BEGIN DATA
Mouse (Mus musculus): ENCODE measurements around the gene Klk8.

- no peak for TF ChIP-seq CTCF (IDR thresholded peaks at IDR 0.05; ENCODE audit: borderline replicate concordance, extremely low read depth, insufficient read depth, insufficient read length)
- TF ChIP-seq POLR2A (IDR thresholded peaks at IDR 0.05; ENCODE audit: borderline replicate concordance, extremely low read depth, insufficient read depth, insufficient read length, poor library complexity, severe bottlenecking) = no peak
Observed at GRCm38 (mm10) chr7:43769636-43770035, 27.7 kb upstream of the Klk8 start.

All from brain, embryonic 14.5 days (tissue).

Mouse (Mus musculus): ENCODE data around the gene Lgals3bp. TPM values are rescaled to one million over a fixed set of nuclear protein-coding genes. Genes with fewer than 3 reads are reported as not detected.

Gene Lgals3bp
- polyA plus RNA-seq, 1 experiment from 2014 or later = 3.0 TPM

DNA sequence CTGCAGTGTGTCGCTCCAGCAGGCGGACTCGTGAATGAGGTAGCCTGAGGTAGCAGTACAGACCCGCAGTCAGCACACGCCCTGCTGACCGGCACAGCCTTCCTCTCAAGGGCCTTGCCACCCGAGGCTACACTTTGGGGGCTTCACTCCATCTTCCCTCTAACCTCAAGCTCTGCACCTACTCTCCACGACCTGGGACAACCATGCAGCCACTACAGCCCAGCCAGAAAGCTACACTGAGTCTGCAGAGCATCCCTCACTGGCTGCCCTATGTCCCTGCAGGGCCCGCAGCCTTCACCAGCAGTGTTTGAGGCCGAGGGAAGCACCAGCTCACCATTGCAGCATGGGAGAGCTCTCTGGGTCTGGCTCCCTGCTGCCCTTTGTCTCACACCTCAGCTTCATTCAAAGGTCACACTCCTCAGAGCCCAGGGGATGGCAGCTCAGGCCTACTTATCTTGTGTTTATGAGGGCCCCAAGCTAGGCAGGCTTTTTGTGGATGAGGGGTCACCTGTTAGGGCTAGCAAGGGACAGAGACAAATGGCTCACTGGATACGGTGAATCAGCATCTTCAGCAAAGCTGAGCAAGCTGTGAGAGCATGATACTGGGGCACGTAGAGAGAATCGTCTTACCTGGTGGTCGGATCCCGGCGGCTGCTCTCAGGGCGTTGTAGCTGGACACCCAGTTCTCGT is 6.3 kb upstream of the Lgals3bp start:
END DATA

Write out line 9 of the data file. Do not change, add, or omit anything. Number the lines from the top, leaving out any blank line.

DNA sequence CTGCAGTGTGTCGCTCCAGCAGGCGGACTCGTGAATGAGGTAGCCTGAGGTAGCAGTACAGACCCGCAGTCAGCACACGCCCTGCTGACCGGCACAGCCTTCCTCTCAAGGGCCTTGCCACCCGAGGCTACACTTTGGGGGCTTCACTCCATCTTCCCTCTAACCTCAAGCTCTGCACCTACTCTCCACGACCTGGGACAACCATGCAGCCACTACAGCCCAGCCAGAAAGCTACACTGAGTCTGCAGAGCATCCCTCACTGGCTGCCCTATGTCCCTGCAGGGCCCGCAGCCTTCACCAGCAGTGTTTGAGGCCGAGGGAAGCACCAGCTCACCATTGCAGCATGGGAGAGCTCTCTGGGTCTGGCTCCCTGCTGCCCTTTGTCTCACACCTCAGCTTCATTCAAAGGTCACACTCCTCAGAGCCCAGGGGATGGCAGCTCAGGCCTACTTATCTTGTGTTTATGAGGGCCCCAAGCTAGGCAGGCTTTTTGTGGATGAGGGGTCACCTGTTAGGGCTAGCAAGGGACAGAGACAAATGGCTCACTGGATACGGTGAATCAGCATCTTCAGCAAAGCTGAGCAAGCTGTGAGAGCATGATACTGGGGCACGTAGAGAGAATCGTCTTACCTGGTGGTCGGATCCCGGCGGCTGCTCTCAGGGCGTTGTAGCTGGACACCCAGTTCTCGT is 6.3 kb upstream of the Lgals3bp start: